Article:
Swap 'til you drop


Photo: CAT PEREZ

Picture this. You are standing behind a closed door with 200 other stylish women, peering through a small window into a room full of racks and tables, all covered with gently worn fashions. You spot the perfect floral print and start plotting the quickest route to that rack near the back of the room. The anticipation is palpable: the games are about to begin. It's easy to see why Amy Chase and Melissa Massello, better known as The Swapaholics (theswapaholics.com), have garnered a cult following nationwide.  

But they got their start right here, staging their very first clothing swap at a Design Hive event in Cambridge in March of 2009. Chase, a blogger and boutique owner, and Massello, a journalist who'd served as editorial director at a number of style-centric online publications and start-ups, were hoping for 75 attendees. When nearly 300 swappers showed up, toting more than two tons of clothing, they realized they were on to something. The following month, the Swapaholics brand was born.

As the name implies, the clothing swaps put on by the Swapaholics can be addicting, marrying women's love of shopping with a healthy dose of adrenaline. Attendees pay a small entry fee (usually $10 to $20) and can bring as much or as little clothing to swap as they'd like. Chase and Massello organize all the donations before the doors open, when women rush into the room, grabbing designer denim, printed blouses, pre-loved accessories, and more. "It really gives you that treasure-hunt feeling," Massello says. Her most drool-worthy find at a swap? "A See by Chloé leather jacket with the tags still on."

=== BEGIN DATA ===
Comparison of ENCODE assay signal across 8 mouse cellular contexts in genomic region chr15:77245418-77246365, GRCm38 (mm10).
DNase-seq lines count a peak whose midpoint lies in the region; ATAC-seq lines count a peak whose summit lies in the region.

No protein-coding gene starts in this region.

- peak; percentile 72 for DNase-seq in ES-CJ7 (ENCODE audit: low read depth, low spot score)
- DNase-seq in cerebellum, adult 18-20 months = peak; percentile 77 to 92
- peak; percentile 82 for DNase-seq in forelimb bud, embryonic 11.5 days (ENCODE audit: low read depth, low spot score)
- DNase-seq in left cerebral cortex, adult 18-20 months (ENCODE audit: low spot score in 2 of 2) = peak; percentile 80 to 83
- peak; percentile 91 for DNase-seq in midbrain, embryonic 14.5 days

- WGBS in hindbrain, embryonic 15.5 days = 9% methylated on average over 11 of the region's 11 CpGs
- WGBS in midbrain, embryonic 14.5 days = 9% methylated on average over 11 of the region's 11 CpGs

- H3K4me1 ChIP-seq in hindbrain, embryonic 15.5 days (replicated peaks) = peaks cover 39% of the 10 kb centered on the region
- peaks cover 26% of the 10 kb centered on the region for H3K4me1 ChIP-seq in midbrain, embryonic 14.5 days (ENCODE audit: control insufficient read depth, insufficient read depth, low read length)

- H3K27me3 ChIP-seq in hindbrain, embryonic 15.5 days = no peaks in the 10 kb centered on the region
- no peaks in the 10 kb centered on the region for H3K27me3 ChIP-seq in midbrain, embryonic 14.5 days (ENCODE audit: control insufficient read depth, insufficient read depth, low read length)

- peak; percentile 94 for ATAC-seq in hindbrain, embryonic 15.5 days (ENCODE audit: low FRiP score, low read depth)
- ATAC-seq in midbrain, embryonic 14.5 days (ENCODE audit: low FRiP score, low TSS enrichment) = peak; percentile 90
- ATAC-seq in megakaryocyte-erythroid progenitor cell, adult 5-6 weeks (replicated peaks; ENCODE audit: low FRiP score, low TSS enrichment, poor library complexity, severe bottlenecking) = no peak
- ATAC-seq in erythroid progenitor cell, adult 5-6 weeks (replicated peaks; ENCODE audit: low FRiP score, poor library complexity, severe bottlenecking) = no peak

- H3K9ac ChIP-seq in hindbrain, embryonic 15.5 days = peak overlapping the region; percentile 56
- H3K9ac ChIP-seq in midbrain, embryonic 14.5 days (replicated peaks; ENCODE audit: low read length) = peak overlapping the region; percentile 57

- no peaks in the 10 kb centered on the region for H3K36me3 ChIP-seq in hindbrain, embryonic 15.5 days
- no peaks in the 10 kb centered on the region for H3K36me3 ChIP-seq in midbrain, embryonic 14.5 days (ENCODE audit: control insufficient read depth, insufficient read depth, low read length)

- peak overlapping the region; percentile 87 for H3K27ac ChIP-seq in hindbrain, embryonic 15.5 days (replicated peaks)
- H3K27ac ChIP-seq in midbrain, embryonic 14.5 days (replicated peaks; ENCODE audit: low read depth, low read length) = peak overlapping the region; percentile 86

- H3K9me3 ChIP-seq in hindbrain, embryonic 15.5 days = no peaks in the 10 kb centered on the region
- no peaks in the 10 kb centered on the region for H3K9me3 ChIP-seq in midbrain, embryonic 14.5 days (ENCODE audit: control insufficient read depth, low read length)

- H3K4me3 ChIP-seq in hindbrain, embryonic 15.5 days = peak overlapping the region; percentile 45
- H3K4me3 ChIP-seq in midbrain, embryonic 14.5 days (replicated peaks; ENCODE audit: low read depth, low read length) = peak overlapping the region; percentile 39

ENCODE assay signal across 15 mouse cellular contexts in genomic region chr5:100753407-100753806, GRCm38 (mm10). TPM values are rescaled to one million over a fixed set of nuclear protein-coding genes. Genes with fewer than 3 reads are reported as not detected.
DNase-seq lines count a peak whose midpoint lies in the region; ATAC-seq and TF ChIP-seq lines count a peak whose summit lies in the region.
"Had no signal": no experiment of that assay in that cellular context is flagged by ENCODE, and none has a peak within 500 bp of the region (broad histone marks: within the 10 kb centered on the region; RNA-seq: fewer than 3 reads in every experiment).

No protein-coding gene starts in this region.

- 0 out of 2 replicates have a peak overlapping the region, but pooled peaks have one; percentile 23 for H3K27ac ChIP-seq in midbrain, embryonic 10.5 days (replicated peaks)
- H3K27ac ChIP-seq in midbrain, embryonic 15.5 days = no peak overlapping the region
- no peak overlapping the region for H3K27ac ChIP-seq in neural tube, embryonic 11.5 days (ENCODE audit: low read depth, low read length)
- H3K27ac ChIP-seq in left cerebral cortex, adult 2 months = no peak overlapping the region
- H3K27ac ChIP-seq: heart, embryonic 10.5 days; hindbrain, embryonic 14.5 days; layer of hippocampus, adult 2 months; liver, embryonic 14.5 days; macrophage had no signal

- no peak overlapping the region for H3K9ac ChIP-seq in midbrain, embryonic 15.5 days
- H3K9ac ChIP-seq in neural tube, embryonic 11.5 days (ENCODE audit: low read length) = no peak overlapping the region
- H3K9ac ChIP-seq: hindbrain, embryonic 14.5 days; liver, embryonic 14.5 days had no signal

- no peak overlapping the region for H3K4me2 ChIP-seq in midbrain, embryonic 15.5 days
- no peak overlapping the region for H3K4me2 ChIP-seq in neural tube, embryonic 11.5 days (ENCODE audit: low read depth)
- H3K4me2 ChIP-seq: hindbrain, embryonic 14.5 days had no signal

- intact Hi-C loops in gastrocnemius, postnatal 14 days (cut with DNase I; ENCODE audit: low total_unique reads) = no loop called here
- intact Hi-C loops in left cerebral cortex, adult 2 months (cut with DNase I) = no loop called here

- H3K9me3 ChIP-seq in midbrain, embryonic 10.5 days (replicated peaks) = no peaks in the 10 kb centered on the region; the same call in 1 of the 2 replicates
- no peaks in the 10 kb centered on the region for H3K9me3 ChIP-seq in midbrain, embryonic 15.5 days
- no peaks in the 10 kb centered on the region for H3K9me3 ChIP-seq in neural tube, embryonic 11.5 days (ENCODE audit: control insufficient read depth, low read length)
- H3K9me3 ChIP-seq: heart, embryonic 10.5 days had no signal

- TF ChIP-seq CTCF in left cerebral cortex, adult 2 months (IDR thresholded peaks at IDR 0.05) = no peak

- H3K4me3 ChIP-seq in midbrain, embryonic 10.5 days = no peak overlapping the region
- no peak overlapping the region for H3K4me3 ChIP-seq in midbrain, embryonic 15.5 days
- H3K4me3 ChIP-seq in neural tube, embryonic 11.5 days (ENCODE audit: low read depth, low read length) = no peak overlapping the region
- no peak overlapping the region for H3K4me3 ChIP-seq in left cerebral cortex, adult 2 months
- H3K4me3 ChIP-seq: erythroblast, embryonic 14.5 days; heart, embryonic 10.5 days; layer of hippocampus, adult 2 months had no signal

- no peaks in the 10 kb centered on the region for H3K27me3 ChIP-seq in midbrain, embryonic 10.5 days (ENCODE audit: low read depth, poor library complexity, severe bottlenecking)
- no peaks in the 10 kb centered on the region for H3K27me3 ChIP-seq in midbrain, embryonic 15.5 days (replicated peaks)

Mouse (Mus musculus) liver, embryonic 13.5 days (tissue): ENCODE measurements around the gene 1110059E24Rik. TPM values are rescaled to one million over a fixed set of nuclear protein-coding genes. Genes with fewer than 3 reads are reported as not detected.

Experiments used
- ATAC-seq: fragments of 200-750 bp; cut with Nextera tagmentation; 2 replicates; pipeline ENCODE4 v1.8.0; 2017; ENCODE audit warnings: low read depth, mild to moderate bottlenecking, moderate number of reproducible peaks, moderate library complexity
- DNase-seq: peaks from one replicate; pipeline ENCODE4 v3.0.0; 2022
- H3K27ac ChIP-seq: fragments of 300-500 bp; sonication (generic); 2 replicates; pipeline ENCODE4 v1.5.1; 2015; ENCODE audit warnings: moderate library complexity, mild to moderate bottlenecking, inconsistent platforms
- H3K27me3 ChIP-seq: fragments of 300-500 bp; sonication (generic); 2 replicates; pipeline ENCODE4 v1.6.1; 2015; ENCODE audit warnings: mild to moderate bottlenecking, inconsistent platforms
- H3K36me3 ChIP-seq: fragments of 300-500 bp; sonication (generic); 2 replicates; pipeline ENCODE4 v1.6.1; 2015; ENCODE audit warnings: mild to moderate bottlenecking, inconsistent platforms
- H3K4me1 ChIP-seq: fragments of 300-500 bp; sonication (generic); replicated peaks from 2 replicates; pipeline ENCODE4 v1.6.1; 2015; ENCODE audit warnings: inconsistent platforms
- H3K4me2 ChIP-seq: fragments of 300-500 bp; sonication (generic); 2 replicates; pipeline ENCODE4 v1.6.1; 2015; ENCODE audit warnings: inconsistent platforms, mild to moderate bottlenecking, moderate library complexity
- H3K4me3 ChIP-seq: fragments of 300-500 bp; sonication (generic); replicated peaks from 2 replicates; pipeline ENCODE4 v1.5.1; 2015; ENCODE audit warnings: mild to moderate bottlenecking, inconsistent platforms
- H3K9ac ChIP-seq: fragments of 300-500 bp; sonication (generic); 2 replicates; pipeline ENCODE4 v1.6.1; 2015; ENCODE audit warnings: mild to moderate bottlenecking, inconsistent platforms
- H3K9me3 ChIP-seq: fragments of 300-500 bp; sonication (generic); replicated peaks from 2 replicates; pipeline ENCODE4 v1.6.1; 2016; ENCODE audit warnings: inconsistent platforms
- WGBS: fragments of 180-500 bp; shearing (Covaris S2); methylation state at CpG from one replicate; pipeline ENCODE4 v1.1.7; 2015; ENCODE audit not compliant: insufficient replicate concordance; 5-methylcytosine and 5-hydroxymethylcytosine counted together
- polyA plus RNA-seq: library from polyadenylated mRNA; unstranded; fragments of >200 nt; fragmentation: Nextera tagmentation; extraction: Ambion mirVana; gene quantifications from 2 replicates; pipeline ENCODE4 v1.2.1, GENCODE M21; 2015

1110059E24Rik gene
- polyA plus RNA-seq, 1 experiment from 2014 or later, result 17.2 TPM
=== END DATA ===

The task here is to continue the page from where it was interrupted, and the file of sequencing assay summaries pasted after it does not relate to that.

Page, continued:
She and Chase agree on swapping strategy: don't worry about sizes or labels at first, they advise. Grab pieces that attract you and try them on later. If the items don't fit, you can toss them back into the swap ("for good swapping karma," they say), or think of a way to alter them. Remember, you didn't pay for the item, so there's no loss.

That's the beauty of a clothing swap - it allows women to take risks with their clothing without the "Was this worth the money?" question looming in the back of their minds. Chase admits her style has completely changed since she began swapping, as it has allowed her to go for what she loves, as opposed to what she thinks will get the most use.

It seems women across the country understand that appeal. In June of 2010, the Swapaholics went on the road for the first time, co-hosting a swap in LA. Then came events in other cities, which helped the gals garner attention from national media outlets and, eventually, Swap.com, which acquired the Swapaholics biz last October. Chase and Massello now organize swaps in cities nationwide, like San Francisco, Atlanta, and DC, to name a few of their recent destinations.

The events usually bring together around 200 women, many of whom find out about the swaps from the blogosphere. Chase and Massello often reach out to popular local bloggers and businesses to promote the swaps. While social media definitely plays an important role in their success, they admit to using a good old-fashioned street-team approach, too, spending a few days before a swap handing out flyers to girls on the sidewalk. ("Especially if they are my size," Chase adds with a smile.)

That personal touch is another reason why the swaps seem here to stay. They're social events that foster a sense of community: each swap is a snapshot of a city's sense of style, and each item has a story (and an owner who's probably just a rack away - a swap is a good way to meet women with similar interests and styles). "Technology has separated us from each other and has allowed us to be content with never getting together in person," Massello points out. "The swaps are a really great excuse to get together with girlfriends." That's not the only feel-good angle: the clothes that are left over at the end of a swap are donated to Goodwill. And of course, swapping is as easy on the earth as it is on the wallet.

Sold on the concept? Then grab those jeans that don't quite fit and head to the Fourth Wall Project (132 Brookline Avenue, Boston) on Saturday, July 30, for the Swapaholics' next event. The drop-off starts at noon, and the swapping begins at 2 p.m. sharp. Find out more at swapuncapped.eventbrite.com.